What's Really Driving Apple's Recovery

Steve Jobs lured Timothy D. Cook from industry leader Compaq with a $500,000 signing bonus and a $400,000 base salary to become Apple's senior vice president for worldwide operations.

If you believe the common wisdom in the business press, Apple Computer Inc. was saved from being turned into cider by the return of cofounder Steve Jobs and the advent of a new product, the hot-selling iMac.

Truth be told, that's only half the story. It's a fact that in 1996-97, the Cupertino, Calif.-based computer maker lost nearly $1.9 billion. It's also true that last year a 40% smaller Apple -- a pared-down core of its 1996 self -- earned $309 million, with the iMac representing about one-third of total Macintosh sales during the latest quarter.

But beneath all of the iMac's new colors, what's really driving Apple's resurgence is a whole new strategy for manufacturing and supply-chain management conceived by a former Compaq Computer Corp. executive.

That's not to say that Jobs, the legendary industry visionary, doesn't deserve his share of the credit for Apple turning in five consecutive profitable quarters.

Having taken over in mid-1997, Jobs accelerated the company's restructuring. On his watch, the company shed 15 of 19 products including printers and the slow-selling Newton personal digital assistant, closed plants, and laid off thousands of employees.

Jobs instilled new confidence among investors, with Apple shares rebounding from a low of $12.75 a year ago to $39 in February. He even had the audacity to sell Apple stock to archenemy Microsoft Corp. in exchange for a cash infusion of $150 million.

Finally, Jobs enlisted a new executive team, paying signing bonuses where needed to get the best people to keep an already tarnished Apple from spoiling altogether.

Of the seven-person executive team, only CFO Fred Anderson joined the company before 1997.

Perhaps the most important of those executives Jobs brought on board was Timothy D. Cook, whom Jobs lured away from industry leader Compaq with a $500,000 signing bonus and a $400,000 base salary to become Apple's senior vice president for worldwide operations.

At Compaq, Cook was vice president in charge of corporate materials. A computer-industry veteran, Cook also worked for a major computer reseller and spent a dozen years at IBM Corp., where he was head of North American fulfillment.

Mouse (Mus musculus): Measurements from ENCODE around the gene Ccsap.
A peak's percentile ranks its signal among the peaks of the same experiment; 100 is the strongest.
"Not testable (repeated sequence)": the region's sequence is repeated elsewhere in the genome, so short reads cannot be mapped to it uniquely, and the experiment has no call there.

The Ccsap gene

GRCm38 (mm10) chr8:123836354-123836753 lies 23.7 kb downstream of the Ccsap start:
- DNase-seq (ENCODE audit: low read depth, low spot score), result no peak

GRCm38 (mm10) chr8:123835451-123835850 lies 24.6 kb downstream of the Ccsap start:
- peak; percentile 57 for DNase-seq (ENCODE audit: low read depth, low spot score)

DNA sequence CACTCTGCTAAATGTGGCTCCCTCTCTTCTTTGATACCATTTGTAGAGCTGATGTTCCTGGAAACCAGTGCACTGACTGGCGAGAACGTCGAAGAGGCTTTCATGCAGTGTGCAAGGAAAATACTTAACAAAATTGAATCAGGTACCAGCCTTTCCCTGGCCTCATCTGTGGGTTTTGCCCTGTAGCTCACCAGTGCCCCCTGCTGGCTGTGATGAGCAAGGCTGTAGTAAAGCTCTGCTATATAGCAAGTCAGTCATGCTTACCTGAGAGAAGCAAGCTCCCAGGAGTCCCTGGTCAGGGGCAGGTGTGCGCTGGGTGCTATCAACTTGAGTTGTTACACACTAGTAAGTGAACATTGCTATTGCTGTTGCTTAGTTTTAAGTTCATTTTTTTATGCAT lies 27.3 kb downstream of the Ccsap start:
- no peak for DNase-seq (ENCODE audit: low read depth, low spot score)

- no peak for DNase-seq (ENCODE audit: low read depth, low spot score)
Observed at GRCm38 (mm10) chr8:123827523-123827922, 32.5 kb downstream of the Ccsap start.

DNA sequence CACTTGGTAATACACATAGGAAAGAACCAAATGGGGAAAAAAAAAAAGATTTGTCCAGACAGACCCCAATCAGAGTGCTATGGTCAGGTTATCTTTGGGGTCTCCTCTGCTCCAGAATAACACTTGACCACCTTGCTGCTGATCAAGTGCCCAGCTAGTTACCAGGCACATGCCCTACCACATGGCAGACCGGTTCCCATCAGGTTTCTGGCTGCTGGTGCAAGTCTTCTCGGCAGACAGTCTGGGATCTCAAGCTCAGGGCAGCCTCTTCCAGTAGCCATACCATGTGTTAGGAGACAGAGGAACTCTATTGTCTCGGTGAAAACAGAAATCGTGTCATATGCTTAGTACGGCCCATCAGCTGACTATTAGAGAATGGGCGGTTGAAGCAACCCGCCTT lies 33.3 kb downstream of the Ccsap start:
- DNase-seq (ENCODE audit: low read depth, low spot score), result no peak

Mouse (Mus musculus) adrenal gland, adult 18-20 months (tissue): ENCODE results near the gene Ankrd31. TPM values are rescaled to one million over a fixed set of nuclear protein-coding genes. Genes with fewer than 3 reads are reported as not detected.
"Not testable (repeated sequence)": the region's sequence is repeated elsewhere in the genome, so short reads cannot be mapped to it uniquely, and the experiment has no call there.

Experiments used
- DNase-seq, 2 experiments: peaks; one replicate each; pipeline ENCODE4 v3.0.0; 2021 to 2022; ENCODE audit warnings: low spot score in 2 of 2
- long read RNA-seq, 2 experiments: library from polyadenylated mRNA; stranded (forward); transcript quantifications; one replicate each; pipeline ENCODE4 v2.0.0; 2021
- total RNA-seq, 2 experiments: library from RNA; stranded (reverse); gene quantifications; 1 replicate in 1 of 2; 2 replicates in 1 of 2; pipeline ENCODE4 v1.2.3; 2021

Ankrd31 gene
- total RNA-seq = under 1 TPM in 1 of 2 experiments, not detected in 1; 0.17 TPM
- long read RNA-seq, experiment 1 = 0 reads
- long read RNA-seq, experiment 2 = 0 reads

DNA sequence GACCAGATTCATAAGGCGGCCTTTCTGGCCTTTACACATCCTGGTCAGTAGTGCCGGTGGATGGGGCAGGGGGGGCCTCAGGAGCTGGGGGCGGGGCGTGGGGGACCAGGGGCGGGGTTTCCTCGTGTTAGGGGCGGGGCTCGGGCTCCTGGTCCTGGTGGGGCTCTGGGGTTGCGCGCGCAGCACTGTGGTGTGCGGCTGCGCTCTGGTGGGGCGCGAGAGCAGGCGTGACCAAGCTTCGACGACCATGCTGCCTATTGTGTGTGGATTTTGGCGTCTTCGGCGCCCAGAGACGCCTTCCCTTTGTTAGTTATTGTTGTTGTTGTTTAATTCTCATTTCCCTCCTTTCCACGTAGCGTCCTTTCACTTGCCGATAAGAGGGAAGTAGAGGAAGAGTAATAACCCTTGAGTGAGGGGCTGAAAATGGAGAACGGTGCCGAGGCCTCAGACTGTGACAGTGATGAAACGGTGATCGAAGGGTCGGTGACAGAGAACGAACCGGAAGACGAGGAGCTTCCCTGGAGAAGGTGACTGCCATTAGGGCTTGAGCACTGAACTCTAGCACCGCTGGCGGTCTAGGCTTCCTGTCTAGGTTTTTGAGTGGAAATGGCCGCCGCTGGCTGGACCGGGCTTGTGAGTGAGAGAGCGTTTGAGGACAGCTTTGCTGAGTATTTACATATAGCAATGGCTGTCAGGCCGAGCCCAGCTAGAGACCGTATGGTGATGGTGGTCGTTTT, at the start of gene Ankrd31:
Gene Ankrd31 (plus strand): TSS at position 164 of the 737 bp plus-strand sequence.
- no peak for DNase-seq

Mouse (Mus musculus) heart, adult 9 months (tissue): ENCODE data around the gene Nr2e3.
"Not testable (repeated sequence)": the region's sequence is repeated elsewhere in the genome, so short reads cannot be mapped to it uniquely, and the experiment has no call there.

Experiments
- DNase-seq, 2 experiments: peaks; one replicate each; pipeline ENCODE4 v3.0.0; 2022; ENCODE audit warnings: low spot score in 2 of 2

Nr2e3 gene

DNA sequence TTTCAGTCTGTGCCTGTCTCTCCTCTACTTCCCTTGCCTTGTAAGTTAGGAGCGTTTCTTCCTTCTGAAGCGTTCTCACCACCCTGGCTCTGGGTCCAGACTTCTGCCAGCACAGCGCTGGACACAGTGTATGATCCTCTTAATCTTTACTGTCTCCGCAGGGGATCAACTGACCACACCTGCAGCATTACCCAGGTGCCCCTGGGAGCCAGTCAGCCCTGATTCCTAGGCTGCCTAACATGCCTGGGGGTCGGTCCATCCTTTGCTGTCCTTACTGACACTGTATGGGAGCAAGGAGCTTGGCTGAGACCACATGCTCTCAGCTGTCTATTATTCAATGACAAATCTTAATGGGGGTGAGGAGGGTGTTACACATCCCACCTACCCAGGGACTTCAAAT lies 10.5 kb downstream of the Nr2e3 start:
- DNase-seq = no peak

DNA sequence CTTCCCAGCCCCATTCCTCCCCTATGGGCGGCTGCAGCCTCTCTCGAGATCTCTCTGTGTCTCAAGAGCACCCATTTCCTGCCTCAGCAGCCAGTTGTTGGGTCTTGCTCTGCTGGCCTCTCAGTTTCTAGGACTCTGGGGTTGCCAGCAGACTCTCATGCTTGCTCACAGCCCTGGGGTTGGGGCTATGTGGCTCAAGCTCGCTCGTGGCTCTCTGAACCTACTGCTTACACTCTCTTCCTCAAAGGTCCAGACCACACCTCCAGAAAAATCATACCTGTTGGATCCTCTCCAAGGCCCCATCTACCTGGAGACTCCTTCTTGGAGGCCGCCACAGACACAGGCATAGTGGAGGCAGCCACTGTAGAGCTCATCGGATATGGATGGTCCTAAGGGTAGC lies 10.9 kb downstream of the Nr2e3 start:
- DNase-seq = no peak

Remaking Apple's Bloated Supply Chain

Cook has been religious in his fervor and dedication to remake Apple's lazy, bloated supply chain and wring out inefficiencies in its production processes. Aiming at twin goals of slashing inventories to the bone and cutting order-to-delivery times, Cook has pushed Apple as if there were no floor under the accelerator pedal.

"I'm really big on asset velocity," he says, referring to how fast a company can turn its inventory. "For a PC manufacturer, that's perhaps the most key metric. In the business we're in, the product gets stale as fast as milk."

Historically, one of Apple's greatest weaknesses has been its supply chain. Managers did a poor job of matching production to demand. One reason for the mismatch was that sales forecasts often were way off.

"Apple's problem was a supply-chain management problem," says Tom Grace, senior manufacturing analyst at AMR Research Inc., an IT research firm in Boston. "They always had shaky forecasting ability."

As a result, the company either missed potential sales because it couldn't fulfill demand or piled up huge excess inventory that later had to be written off at a crippling cost.

For years the company struggled with the twin demons of insufficient supply and excess inventory. Most of Apple's huge losses, in fact, can be attributed to sloppy inventory management, Cook says.

"The company lost $1 billion in 1997 mainly as a result of asset problems, such as being too long on inventory," he says. "We had five weeks of inventory in the plants, and we were turning inventory 10 times a year."

In general, other manufacturers in the industry were turning inventory about 10 to 12 times, although Dell Computer Corp. was at 40 and Gateway Inc. somewhere in the middle.